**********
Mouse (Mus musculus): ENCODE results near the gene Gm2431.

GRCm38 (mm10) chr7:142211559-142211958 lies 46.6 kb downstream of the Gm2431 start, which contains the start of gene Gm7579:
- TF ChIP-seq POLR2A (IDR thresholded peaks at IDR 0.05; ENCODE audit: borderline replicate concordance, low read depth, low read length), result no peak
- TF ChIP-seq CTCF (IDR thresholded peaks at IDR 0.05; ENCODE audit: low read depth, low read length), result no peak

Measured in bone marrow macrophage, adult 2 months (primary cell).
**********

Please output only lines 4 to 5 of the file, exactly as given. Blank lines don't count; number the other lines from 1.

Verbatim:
- TF ChIP-seq CTCF (IDR thresholded peaks at IDR 0.05; ENCODE audit: low read depth, low read length), result no peak

Measured in bone marrow macrophage, adult 2 months (primary cell).